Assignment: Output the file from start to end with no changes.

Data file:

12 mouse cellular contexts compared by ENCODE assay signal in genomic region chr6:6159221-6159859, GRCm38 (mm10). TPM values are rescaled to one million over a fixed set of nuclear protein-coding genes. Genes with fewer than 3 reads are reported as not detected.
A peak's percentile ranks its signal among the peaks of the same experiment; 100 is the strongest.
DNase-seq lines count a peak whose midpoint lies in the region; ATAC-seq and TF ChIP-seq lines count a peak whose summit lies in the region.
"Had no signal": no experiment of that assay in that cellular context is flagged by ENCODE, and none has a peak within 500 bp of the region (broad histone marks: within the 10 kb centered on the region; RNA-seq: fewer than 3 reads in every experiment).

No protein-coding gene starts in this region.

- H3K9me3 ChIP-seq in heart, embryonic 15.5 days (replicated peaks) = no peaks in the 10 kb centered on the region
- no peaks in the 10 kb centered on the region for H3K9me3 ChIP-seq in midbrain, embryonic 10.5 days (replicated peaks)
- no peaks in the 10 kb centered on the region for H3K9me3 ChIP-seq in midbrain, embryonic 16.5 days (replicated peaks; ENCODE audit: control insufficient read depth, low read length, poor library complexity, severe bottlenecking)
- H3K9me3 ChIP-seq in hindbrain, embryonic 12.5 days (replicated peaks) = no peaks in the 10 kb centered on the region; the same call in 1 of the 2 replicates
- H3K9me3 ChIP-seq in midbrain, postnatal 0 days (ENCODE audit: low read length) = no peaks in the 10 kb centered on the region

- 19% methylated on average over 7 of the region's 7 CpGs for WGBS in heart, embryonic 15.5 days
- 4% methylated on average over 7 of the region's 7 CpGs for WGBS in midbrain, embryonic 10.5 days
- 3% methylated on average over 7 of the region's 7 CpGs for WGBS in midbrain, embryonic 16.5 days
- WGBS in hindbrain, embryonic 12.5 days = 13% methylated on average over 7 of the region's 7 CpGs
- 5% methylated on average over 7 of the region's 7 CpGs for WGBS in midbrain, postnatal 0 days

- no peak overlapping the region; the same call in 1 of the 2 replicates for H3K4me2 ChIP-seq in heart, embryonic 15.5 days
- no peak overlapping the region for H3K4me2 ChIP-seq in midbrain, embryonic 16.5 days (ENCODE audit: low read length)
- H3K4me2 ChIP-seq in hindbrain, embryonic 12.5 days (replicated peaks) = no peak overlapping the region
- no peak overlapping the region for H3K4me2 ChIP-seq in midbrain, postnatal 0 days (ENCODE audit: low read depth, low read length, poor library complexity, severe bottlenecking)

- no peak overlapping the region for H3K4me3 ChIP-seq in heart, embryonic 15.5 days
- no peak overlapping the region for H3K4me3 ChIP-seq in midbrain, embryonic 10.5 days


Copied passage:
12 mouse cellular contexts compared by ENCODE assay signal in genomic region chr6:6159221-6159859, GRCm38 (mm10). TPM values are rescaled to one million over a fixed set of nuclear protein-coding genes. Genes with fewer than 3 reads are reported as not detected.
A peak's percentile ranks its signal among the peaks of the same experiment; 100 is the strongest.
DNase-seq lines count a peak whose midpoint lies in the region; ATAC-seq and TF ChIP-seq lines count a peak whose summit lies in the region.
"Had no signal": no experiment of that assay in that cellular context is flagged by ENCODE, and none has a peak within 500 bp of the region (broad histone marks: within the 10 kb centered on the region; RNA-seq: fewer than 3 reads in every experiment).

No protein-coding gene starts in this region.

- H3K9me3 ChIP-seq in heart, embryonic 15.5 days (replicated peaks) = no peaks in the 10 kb centered on the region
- no peaks in the 10 kb centered on the region for H3K9me3 ChIP-seq in midbrain, embryonic 10.5 days (replicated peaks)
- no peaks in the 10 kb centered on the region for H3K9me3 ChIP-seq in midbrain, embryonic 16.5 days (replicated peaks; ENCODE audit: control insufficient read depth, low read length, poor library complexity, severe bottlenecking)
- H3K9me3 ChIP-seq in hindbrain, embryonic 12.5 days (replicated peaks) = no peaks in the 10 kb centered on the region; the same call in 1 of the 2 replicates
- H3K9me3 ChIP-seq in midbrain, postnatal 0 days (ENCODE audit: low read length) = no peaks in the 10 kb centered on the region

- 19% methylated on average over 7 of the region's 7 CpGs for WGBS in heart, embryonic 15.5 days
- 4% methylated on average over 7 of the region's 7 CpGs for WGBS in midbrain, embryonic 10.5 days
- 3% methylated on average over 7 of the region's 7 CpGs for WGBS in midbrain, embryonic 16.5 days
- WGBS in hindbrain, embryonic 12.5 days = 13% methylated on average over 7 of the region's 7 CpGs
- 5% methylated on average over 7 of the region's 7 CpGs for WGBS in midbrain, postnatal 0 days

- no peak overlapping the region; the same call in 1 of the 2 replicates for H3K4me2 ChIP-seq in heart, embryonic 15.5 days
- no peak overlapping the region for H3K4me2 ChIP-seq in midbrain, embryonic 16.5 days (ENCODE audit: low read length)
- H3K4me2 ChIP-seq in hindbrain, embryonic 12.5 days (replicated peaks) = no peak overlapping the region
- no peak overlapping the region for H3K4me2 ChIP-seq in midbrain, postnatal 0 days (ENCODE audit: low read depth, low read length, poor library complexity, severe bottlenecking)

- no peak overlapping the region for H3K4me3 ChIP-seq in heart, embryonic 15.5 days
- no peak overlapping the region for H3K4me3 ChIP-seq in midbrain, embryonic 10.5 days